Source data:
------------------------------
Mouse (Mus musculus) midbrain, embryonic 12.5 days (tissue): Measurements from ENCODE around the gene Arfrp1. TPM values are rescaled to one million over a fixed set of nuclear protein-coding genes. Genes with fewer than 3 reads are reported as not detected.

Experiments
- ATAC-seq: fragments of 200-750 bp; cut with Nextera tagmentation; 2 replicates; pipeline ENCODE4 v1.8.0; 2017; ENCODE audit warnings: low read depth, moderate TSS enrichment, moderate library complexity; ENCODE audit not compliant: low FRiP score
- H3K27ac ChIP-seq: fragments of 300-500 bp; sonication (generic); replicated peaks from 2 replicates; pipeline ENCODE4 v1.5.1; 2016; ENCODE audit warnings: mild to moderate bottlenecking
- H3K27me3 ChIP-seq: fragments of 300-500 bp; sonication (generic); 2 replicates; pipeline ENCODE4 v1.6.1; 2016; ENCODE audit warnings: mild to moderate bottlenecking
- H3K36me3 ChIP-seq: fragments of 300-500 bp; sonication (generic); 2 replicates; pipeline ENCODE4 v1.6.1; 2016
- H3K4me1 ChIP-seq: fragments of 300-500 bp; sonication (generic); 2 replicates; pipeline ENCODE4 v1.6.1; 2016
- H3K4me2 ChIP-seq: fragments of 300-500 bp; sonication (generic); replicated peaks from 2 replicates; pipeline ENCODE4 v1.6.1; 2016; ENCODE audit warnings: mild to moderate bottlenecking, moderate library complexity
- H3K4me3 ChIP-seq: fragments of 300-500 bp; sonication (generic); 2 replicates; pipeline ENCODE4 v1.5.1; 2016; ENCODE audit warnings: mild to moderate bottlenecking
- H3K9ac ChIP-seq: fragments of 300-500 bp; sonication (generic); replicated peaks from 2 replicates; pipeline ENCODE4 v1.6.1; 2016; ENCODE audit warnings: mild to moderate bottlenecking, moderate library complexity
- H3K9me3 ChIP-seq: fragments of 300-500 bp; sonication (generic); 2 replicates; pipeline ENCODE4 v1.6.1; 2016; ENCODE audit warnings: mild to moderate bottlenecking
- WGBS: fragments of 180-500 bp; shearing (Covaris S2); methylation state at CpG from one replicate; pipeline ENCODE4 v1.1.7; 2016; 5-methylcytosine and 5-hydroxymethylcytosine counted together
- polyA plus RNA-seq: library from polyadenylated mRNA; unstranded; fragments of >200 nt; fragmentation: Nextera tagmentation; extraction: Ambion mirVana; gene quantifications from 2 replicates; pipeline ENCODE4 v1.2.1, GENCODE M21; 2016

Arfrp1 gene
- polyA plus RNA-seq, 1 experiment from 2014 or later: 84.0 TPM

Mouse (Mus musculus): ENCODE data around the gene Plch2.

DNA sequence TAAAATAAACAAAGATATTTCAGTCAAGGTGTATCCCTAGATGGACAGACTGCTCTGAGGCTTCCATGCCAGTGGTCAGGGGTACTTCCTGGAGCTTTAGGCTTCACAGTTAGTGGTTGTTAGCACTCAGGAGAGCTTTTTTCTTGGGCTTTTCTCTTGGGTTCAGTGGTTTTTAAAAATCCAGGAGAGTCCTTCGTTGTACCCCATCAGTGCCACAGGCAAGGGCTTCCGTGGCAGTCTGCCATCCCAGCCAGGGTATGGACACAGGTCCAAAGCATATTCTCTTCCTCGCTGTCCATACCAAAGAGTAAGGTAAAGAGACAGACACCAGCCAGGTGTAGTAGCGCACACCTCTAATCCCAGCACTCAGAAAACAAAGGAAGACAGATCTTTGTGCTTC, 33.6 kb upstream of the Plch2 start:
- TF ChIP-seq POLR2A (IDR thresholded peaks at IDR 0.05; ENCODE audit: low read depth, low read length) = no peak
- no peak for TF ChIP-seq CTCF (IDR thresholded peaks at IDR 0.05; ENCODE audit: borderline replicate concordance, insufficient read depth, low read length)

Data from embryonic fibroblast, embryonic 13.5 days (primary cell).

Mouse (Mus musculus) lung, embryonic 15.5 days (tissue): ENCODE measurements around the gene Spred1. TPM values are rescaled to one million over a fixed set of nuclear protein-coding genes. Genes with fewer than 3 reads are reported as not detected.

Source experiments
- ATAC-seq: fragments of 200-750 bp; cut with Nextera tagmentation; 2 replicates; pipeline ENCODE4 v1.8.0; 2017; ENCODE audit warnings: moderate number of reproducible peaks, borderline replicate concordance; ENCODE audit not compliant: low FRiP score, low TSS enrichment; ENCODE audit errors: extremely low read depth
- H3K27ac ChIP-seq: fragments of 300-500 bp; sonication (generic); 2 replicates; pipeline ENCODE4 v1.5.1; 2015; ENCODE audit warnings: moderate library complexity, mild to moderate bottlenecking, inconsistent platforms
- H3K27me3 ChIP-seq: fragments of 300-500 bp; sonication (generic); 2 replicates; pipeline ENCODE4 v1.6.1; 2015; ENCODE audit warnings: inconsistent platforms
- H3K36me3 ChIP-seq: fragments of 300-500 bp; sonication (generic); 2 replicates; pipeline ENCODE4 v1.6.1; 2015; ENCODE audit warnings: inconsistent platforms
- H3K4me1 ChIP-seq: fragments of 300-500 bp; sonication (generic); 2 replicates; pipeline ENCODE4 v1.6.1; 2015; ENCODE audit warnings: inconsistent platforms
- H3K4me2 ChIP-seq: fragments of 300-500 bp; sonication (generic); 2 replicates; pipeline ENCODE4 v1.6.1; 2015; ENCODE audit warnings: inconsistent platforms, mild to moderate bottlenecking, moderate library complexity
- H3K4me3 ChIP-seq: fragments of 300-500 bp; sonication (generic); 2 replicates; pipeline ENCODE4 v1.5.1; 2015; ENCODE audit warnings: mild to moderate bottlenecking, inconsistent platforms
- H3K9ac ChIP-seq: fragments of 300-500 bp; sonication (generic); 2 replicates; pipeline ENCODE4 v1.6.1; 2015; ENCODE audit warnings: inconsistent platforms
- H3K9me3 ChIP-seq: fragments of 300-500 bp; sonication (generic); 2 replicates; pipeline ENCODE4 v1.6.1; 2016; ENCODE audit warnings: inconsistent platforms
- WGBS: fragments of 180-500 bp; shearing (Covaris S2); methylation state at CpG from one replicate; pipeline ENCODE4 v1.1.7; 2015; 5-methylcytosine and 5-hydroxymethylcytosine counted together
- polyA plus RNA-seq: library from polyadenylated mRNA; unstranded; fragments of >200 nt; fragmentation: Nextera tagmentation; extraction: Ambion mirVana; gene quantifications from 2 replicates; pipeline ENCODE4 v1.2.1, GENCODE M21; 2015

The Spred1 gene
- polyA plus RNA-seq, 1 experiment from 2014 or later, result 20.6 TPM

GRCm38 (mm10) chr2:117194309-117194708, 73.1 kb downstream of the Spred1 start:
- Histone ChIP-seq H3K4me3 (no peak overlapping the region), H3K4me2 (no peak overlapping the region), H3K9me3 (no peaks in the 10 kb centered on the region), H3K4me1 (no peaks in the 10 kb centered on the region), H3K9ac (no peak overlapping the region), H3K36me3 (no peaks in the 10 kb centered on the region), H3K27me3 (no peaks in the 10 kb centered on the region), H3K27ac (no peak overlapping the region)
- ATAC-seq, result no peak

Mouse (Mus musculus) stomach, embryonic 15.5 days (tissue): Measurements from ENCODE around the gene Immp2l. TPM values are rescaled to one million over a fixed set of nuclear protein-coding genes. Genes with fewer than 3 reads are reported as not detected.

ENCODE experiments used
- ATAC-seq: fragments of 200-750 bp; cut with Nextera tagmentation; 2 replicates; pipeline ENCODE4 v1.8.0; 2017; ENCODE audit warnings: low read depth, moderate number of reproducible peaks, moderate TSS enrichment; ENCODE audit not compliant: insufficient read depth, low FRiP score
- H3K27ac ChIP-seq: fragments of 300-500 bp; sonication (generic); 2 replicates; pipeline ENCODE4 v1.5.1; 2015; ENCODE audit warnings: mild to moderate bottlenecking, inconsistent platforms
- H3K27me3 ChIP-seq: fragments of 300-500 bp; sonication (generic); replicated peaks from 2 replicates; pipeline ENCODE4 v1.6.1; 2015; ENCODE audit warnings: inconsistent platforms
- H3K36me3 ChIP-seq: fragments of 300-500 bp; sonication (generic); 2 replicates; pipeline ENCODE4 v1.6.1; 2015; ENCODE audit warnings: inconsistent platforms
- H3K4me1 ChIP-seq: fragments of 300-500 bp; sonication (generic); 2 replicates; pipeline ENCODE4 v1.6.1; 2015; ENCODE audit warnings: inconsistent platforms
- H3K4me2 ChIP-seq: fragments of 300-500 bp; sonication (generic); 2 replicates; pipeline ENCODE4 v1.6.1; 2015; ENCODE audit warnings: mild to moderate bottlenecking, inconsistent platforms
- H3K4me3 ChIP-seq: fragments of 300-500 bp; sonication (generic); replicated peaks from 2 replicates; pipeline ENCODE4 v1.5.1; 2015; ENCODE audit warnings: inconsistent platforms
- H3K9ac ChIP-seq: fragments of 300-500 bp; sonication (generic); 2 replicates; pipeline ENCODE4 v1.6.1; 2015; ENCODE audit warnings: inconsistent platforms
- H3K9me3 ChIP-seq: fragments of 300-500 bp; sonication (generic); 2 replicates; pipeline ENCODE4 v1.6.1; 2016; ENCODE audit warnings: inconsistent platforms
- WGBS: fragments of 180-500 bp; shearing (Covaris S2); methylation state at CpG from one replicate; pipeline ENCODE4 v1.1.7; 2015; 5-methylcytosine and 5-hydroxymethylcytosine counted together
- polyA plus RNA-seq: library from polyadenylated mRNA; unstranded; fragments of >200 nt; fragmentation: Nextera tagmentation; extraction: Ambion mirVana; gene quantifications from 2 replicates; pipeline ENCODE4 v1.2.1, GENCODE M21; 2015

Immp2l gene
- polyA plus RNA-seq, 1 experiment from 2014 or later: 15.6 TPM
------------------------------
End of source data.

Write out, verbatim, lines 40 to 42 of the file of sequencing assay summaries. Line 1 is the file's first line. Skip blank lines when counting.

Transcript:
ENCODE experiments used
- ATAC-seq: fragments of 200-750 bp; cut with Nextera tagmentation; 2 replicates; pipeline ENCODE4 v1.8.0; 2017; ENCODE audit warnings: low read depth, moderate number of reproducible peaks, moderate TSS enrichment; ENCODE audit not compliant: insufficient read depth, low FRiP score
- H3K27ac ChIP-seq: fragments of 300-500 bp; sonication (generic); 2 replicates; pipeline ENCODE4 v1.5.1; 2015; ENCODE audit warnings: mild to moderate bottlenecking, inconsistent platforms